Vector addition, specially applied to calculation of forces on an object (body) has a vast application in practice.
Every human made structure – be it a building, a telegraph pole, a locker or a table – needs to be calculated and the forces that are applied to that structure observed – in order to make the structure robust and strong enough to withstand the demands of it’s application (ie: a locker needs to be able to bear the mass of stuff you put in it, a building has to withstand wind and earthquakes, and a table really shouldn’t break when you stand on it. If you’re reasonably heavy).
Since every force that applies to some man made structure is a vector – has it’s own direction, orientation and intensity – we need to apply vector addition and subtraction.
Observe a common man made structure: a bridge. Each bridge needs to bear many forces, including
- the weight of the traffic on the bridge
- the force of wind, even “bura”!
- the force of snow
- the force of earthquakes, should they happen!
- the weight of the bridge itself, of course!
To calculate the forces that “work” on a bridge, we represent the known outside forces by vectors, and apply them to the construction designs of the bridge (before we actually MAKE one, of course!). We then calculate the forces (vectors) that are created inside the bridge construction, and see how much load (force) will each component of the structure have to bear. This allows us to further calculate how thick should each component be, and also what material should we use for our bridge to be strong&safe.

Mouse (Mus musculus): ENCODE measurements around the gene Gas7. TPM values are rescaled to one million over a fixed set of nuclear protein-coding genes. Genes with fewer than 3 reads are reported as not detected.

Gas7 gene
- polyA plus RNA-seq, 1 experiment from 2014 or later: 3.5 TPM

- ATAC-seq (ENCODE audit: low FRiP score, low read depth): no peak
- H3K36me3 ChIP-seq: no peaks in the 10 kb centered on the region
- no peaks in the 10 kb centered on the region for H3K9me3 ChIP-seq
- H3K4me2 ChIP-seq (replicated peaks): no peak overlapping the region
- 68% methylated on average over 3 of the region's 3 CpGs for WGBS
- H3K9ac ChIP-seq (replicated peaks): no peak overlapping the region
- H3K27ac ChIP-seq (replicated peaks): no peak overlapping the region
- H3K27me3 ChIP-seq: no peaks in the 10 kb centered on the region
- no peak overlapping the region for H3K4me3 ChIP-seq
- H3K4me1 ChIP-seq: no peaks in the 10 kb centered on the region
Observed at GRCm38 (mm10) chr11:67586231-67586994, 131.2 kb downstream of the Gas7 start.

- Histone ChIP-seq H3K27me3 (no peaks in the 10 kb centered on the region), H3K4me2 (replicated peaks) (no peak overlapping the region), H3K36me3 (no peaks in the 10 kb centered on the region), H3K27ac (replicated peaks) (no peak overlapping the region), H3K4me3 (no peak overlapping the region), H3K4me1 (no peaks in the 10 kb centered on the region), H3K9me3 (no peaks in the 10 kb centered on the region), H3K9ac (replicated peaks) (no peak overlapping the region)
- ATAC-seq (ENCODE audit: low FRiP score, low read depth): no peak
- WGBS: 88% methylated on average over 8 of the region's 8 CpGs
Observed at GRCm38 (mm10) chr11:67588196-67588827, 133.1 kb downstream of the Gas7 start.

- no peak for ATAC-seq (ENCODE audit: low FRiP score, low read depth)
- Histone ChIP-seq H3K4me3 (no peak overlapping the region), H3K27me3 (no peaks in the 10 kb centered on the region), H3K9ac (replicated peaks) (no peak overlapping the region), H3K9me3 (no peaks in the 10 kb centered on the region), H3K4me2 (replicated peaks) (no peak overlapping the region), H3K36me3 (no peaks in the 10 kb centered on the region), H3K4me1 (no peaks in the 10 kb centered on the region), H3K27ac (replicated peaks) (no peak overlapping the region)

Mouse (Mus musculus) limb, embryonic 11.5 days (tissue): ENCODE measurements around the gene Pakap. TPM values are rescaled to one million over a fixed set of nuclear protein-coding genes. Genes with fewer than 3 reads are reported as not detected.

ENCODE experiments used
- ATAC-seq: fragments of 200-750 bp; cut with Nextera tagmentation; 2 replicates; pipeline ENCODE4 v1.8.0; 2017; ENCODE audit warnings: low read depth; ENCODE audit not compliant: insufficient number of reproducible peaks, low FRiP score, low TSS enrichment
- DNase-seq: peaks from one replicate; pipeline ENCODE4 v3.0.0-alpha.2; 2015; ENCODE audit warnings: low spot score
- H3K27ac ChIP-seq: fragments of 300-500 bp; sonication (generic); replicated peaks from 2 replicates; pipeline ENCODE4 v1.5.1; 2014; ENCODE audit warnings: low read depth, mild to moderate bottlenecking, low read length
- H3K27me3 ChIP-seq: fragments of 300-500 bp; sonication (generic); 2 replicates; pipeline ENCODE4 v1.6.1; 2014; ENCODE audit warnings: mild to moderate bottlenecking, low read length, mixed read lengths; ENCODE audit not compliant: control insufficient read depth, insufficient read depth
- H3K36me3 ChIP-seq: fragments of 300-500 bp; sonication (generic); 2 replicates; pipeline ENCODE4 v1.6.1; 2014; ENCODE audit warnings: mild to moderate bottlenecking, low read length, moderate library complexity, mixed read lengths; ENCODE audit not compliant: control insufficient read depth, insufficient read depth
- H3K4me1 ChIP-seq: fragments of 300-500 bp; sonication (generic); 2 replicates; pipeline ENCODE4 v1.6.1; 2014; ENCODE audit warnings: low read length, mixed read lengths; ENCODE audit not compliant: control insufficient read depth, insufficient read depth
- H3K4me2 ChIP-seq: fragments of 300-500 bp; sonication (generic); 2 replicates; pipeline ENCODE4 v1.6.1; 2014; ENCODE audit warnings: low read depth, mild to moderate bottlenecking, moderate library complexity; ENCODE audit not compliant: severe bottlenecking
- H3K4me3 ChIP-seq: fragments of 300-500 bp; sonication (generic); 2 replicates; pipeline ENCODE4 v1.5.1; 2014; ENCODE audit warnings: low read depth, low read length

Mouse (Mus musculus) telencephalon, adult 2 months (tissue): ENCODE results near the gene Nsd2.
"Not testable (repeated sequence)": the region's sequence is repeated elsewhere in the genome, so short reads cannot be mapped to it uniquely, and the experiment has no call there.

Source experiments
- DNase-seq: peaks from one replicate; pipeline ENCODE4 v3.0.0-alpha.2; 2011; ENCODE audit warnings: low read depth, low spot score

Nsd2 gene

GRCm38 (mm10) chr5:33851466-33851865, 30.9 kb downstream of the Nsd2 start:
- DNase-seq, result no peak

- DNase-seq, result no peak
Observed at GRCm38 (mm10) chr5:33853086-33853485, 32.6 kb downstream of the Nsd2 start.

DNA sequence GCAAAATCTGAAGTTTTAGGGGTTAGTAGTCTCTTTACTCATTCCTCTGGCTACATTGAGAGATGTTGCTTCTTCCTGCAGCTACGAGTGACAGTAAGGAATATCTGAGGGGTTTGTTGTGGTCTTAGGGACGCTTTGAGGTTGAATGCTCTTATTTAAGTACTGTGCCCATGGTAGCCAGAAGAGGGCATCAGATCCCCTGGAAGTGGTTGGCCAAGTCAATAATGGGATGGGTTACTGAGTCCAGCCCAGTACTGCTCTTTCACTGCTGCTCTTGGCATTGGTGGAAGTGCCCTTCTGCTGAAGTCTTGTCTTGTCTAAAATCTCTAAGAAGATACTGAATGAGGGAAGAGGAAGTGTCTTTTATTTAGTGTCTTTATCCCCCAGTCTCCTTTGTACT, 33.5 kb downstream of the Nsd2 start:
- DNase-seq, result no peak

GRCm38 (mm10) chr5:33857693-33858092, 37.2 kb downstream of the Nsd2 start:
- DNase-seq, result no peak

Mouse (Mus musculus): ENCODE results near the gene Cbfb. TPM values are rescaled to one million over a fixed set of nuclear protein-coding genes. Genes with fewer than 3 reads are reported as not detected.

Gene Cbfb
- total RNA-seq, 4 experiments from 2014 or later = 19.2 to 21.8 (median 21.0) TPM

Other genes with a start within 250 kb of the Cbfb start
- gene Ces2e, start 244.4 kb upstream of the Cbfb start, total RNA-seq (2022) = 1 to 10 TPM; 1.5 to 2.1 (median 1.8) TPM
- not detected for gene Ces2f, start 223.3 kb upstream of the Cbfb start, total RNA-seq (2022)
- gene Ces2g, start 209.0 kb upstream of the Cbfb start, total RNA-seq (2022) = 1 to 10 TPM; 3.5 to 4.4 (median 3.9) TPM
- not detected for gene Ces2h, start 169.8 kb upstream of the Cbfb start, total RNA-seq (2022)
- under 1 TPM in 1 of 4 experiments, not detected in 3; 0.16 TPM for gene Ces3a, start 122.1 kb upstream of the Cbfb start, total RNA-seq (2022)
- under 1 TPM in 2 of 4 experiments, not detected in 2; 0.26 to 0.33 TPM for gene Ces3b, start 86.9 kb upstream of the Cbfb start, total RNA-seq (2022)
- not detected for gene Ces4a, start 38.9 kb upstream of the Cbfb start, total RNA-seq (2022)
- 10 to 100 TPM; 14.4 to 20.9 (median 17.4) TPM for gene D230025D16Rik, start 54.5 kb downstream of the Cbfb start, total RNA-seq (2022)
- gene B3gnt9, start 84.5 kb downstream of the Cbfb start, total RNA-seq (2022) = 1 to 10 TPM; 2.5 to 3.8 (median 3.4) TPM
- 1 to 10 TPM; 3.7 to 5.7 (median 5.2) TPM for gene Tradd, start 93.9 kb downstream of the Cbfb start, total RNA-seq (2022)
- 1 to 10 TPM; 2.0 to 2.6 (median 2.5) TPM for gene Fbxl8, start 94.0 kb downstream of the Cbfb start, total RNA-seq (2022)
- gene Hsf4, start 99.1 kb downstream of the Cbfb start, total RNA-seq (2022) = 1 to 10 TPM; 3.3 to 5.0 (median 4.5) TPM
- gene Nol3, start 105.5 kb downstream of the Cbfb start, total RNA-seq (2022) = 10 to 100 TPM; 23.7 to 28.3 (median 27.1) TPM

In the past, these calculations were actually done manually, by graphing all of these vectors on huge pieces of paper, using the actual triangles and protractors!
Of course, today this is all done by computer software which apply vector addition for us. The calculations in simpler software are simple, using the vector components to reach algebraic solutions.
More advanced software uses FEM and other more advanced mathematical models to calculate structural forces. These methods are beyond the scope of our program, though they are common engineering tools.
Based on these calculations, our bridge structure is developed and built so to withstand all foreseeable forces that might occur and burden it! And… a bit more: the foreseen forces are multiplied by a “safety coefficient” which makes our structures a bit more robust and strong. Just to be on the safe side!
Of course, nobody’s perfect, so sometimes we screw up…
so now that you know how ultimately important vector addition is to the creation of civilization as we know it, here is an awesome little tool to play with your vectors:
And for those who really got into the subject of bridges, here’s an interesting documentary on how the tallest bridge on Earth was built: